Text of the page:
Access to hospice and other forms of expert palliative and end of life care is currently inequitable. Hospice UK is working to tackle this inequality and widen access to hospice and palliative care | via Hospice UK
Hospice UK along with Marie Curie, Together for Short Lives and others, have produced a resource outlining work in progress to improve personalised end of life care for Gypsies and Travellers, LGBT people and people experiencing homelessness.
Offering top tips and describing simple effective approaches for success, this practical guide is intended for commissioners, service providers and those involved in caring for and supporting children, young people and adults living with advanced illness towards the end of their lives.
End of life care in England: a briefing paper | IPPR
This paper provides a brief summary of issues around end of life care including the impact of location on the quality and cost of care; analyses data on the current location and cost of end of life care in England; and appraises the current policy agenda in this area, suggesting key areas where improvements should be made.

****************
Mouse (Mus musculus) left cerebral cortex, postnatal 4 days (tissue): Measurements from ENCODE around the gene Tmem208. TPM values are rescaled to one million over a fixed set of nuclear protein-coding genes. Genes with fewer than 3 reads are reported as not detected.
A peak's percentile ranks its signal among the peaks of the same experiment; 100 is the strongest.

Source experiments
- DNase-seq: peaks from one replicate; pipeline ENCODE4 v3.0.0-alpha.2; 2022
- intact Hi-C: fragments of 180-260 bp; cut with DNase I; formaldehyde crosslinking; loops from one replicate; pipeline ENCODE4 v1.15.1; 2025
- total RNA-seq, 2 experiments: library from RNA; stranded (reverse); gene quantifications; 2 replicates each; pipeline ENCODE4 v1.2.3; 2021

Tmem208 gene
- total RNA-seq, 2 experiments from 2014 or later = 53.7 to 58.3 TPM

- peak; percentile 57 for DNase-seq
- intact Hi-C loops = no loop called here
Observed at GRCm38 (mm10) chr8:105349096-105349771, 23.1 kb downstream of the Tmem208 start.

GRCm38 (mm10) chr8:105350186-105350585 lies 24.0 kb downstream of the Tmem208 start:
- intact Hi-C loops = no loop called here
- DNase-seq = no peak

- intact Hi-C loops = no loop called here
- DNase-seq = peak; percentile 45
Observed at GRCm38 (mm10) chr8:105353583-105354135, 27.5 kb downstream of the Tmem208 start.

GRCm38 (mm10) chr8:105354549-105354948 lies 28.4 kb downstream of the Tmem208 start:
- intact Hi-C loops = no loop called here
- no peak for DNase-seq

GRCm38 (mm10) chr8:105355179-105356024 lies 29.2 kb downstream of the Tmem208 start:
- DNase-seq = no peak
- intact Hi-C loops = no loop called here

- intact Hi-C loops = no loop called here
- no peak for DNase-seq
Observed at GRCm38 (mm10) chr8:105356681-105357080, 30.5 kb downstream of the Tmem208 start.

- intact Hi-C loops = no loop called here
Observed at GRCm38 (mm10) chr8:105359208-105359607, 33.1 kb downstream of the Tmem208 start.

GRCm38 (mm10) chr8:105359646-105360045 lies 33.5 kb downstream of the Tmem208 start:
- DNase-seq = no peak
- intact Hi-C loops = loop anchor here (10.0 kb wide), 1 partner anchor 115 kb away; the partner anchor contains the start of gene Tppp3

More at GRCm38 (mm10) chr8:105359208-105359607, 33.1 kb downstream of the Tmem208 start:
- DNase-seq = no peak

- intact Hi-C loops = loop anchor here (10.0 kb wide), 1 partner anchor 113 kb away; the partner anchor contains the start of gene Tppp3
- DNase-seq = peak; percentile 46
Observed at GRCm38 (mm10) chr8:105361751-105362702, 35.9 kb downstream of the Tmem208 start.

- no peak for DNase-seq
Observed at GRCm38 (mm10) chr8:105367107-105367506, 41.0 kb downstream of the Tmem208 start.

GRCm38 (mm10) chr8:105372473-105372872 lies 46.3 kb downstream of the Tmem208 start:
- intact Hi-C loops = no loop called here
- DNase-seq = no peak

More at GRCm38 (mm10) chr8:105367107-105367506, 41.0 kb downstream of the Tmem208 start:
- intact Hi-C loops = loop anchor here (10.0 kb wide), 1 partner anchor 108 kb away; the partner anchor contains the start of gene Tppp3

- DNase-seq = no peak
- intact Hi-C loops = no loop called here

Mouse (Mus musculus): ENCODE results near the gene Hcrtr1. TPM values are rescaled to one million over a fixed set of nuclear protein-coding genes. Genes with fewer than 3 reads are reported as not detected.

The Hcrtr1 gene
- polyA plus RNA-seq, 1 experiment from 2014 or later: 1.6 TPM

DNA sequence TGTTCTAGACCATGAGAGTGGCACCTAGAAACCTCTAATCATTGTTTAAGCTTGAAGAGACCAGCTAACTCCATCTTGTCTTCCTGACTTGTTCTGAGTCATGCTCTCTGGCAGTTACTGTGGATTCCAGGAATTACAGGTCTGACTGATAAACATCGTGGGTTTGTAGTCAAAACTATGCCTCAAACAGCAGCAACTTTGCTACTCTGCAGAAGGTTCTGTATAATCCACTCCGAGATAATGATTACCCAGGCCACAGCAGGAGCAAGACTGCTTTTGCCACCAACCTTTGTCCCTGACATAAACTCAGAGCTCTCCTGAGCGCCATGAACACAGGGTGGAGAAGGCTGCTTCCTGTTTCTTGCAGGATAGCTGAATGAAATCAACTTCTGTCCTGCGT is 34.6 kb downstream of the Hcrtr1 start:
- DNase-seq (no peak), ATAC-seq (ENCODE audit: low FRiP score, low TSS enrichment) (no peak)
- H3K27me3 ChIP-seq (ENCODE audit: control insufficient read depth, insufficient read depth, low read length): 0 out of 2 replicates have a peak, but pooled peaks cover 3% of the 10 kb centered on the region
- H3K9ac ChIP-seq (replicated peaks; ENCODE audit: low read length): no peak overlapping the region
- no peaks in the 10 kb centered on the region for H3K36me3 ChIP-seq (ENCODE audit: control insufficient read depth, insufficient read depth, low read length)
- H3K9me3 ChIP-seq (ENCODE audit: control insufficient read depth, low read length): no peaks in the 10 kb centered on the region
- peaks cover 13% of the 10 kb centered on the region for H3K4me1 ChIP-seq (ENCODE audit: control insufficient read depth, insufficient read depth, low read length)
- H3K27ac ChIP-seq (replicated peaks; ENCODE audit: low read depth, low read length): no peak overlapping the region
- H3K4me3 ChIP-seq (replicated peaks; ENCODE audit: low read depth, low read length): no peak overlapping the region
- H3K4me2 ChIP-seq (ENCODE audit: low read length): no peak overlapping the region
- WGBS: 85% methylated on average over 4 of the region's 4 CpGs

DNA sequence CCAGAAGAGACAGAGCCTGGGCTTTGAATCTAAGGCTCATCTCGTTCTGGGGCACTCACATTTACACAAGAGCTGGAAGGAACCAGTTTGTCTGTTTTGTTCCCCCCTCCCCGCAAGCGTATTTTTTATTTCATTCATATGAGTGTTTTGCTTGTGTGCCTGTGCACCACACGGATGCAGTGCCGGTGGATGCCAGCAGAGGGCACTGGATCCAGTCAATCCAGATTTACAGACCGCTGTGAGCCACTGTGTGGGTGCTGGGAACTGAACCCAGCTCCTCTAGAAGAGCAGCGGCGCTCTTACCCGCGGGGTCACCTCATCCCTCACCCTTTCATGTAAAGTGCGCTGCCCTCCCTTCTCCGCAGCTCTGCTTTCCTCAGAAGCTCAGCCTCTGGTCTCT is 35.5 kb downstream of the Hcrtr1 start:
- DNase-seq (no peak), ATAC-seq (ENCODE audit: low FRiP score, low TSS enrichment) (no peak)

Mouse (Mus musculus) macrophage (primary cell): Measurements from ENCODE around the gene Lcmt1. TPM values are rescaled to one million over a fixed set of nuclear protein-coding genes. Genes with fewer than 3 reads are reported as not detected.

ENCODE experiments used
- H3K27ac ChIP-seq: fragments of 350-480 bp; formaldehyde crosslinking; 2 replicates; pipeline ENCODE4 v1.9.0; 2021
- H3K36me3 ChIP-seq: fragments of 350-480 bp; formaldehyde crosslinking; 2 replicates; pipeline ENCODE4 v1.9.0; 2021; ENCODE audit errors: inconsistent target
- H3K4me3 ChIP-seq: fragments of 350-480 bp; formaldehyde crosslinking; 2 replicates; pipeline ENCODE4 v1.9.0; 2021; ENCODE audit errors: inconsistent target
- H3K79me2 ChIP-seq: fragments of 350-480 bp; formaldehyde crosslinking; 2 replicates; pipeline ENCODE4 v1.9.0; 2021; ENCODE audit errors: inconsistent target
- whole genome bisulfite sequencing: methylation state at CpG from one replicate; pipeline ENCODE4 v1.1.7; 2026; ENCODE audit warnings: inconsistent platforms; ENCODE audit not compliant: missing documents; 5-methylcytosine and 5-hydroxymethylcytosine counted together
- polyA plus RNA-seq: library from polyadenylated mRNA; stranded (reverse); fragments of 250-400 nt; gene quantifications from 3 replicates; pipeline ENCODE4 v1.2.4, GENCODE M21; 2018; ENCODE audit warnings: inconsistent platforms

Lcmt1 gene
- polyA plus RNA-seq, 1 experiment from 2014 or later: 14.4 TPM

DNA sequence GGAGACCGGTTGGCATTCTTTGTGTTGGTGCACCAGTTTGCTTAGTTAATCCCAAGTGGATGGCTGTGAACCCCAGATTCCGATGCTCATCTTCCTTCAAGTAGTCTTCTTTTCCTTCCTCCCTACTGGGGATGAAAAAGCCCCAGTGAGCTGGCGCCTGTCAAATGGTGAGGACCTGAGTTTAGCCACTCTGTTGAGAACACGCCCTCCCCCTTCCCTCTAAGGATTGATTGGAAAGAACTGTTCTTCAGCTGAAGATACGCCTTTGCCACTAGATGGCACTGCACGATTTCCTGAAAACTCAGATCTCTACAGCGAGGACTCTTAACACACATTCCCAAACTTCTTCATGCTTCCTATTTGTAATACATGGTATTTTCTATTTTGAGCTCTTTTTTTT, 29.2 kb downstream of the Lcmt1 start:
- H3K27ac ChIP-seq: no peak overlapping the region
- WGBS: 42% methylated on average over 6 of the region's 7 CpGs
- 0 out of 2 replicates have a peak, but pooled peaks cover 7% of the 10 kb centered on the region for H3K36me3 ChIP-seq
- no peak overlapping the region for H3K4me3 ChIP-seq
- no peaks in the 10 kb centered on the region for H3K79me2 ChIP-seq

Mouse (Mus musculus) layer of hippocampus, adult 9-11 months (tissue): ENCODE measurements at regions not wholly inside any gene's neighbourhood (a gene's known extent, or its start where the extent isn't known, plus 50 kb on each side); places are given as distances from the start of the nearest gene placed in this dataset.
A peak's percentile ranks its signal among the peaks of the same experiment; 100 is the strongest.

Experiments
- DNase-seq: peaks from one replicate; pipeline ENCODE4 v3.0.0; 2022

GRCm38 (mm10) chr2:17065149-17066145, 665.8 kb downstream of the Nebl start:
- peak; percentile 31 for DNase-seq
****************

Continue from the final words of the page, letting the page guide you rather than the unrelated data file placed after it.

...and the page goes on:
NHS Improvement have published information about the End of life care collaborative. They ran a 150-day programme, involving 16 volunteer trusts, to improve end of life care across a number of settings to improve the experience and quality of care received by patients at end of life. They have published the following case studies:
This guidance document provide resources and tips for commissioners, service providers and health and social care staff providing, or delivering care to people with a learning disability at the end of their lives. | NHS England
The resource provides a number of ‘ambitions’ regarding end of life care for people who have a learning disability, and contains ‘top tips’, resources and good practice examples to support the achievement of each ambition.
A systematic review was undertaken to examine the quantity and quality of data-based research aimed at improving the (a) processes and (b) outcomes associated with delivering end-of-life care in hospital settings | BMC Palliative Care